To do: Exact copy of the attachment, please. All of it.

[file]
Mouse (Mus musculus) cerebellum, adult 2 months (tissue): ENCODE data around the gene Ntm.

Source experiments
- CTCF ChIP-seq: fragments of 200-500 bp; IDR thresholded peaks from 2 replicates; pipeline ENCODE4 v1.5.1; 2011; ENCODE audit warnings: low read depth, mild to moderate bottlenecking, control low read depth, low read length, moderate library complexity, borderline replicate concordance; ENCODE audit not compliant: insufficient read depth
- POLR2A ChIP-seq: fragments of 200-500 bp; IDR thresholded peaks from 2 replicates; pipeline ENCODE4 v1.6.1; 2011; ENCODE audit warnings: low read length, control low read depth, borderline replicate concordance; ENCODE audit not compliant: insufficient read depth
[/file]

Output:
Mouse (Mus musculus) cerebellum, adult 2 months (tissue): ENCODE data around the gene Ntm.

Source experiments
- CTCF ChIP-seq: fragments of 200-500 bp; IDR thresholded peaks from 2 replicates; pipeline ENCODE4 v1.5.1; 2011; ENCODE audit warnings: low read depth, mild to moderate bottlenecking, control low read depth, low read length, moderate library complexity, borderline replicate concordance; ENCODE audit not compliant: insufficient read depth
- POLR2A ChIP-seq: fragments of 200-500 bp; IDR thresholded peaks from 2 replicates; pipeline ENCODE4 v1.6.1; 2011; ENCODE audit warnings: low read length, control low read depth, borderline replicate concordance; ENCODE audit not compliant: insufficient read depth